Seven members of the Texas emergency services are suing a chemical factory rocked by explosions and fires after Hurricane Harvey.
Lawyers allege that negligence caused flammable materials to ignite after the Arkema plant near Houston was flooded and lost power.
The seven were enforcing a 1.5-mile evacuation zone and were treated in hospital after breathing smoke.
Arkema denies failing to warn of the dangers of breathing the smoke.
The alarm was raised at the flooded plant, in Crosby, when power failed and organic peroxides stored there could no longer be kept refrigerated, making them combustible.
After the area was sealed off, explosions and fire ripped through the containers, sending plumes of smoke over the area. The fires were eventually put out and authorities lifted the evacuation order on Monday.
‘Doubled over vomiting’
The lawsuit, filed in Harris County Court on Thursday, claimed Arkema “ignored the foreseeable consequences of failing to prepare”.
It said that early on 31 August the first of several explosions took place and “immediately upon being exposed to the fumes… the police officers and first responders began to fall ill in the middle of the road”.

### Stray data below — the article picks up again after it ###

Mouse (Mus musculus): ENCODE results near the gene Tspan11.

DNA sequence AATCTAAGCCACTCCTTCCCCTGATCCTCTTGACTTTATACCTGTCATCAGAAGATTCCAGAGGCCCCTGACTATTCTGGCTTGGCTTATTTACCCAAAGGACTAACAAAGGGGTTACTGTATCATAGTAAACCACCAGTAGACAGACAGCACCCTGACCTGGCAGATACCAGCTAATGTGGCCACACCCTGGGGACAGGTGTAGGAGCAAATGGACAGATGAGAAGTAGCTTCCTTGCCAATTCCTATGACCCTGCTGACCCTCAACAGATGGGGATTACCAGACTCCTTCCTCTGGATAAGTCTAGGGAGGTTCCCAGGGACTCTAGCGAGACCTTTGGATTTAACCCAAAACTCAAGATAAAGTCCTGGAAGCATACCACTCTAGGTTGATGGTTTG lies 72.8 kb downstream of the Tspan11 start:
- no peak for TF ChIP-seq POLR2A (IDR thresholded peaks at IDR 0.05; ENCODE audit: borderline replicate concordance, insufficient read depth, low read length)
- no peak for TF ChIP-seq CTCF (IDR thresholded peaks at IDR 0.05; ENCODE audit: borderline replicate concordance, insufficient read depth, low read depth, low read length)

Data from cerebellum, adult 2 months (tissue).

It said emergency medical teams arrived “and even before exiting their vehicle they became overcome by the fumes as well. The scene was nothing less than chaos”.
The court document alleged that no-one from Arkema alerted emergency services to the toxic fumes, adding: “Police officers were doubled over vomiting, unable to breathe. Medical personnel, in their attempts to provide assistance to the officers, became overwhelmed and they too began to vomit and gasp for air.”
The seven are claiming more than $1m (£763,000) in damages.
In a statement, Arkema said it “deeply” regretted that anyone had suffered harm, “particularly first responders who worked with us side-by-side to keep the public safe”.
It said its employees “did everything they could to protect the public, while fighting fast-rising flood waters”.
An investigation into the incident has been launched by the federal Chemical Safety Board and the Environmental Protection Agency is monitoring the site for pollutants.